More than two years ago, the largest dam in the United States experienced a catastrophic failure of its main spillway, the primary means by which operators of the dam prevent the lake from cresting its pen. The spillway failure caused so much erosion that the hydroelectric plant could not operate, further worsening the situation. In a few days, the dam was finally put to its design limitations, and water began flowing down an emergency spillway that had never been used, prompting the evacuation of 188,000 people living in downstream communities.
Since the time that this crisis came to a head, crews have been working around the clock to repair the main and emergency spillways in order to ensure that one of the largest pieces of infrastructure in the wealthiest country in the world does not suffer a complete failure. The dam’s spillways were reopened recently on April 2, in time for this year’s snow melting, and so far everything looks good.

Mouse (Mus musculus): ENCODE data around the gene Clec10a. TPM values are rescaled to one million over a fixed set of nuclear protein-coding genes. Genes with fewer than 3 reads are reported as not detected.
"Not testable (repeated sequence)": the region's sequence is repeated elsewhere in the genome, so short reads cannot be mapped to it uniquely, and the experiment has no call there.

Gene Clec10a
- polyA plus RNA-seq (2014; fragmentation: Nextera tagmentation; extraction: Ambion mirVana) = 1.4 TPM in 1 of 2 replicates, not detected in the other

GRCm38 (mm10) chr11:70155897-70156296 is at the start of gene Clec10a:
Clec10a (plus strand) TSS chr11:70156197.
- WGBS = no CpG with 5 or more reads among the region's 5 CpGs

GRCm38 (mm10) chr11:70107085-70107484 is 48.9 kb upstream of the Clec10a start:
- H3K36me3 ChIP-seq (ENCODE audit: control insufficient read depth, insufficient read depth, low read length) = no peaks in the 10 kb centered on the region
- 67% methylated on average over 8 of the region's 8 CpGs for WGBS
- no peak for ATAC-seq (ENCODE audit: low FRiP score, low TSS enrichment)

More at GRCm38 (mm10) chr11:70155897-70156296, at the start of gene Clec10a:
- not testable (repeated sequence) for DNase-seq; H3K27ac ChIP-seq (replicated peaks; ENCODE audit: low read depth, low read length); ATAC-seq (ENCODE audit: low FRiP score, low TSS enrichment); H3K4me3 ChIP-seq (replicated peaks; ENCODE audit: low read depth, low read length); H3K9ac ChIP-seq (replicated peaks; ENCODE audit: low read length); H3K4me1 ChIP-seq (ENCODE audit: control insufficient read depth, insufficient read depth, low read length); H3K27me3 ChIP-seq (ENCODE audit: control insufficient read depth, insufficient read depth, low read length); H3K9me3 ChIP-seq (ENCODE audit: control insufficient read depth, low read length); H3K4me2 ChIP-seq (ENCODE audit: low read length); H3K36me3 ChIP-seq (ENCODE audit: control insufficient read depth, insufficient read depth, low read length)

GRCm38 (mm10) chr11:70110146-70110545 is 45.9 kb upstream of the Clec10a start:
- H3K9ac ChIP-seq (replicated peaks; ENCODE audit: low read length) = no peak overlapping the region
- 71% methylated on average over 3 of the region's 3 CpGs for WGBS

The repair work was a true feat of engineering, and perhaps a logistics miracle as well. The video below goes over a lot of the raw materials inputs that were needed, but the one that stuck out the most was that a dump truck full of roller-compacted concrete was emptied every five minutes over the entire course of the repair — enough to build a sidewalk from the Oroville Dam to Texas. Part of the reason for the use of such an incredible amount of concrete was that it wasn’t just used to repair the main spillway. An enormous “splash pad” for the emergency spillway was also constructed to limit erosion in the event that it must be used again. But the full change goes beyond concrete and rebar. Join me after the break as I try to wrap my mind around the full scope of the Oroville Dam repair.
Continue reading “Repairing A Catastrophic Failure: The Oroville Dam Update”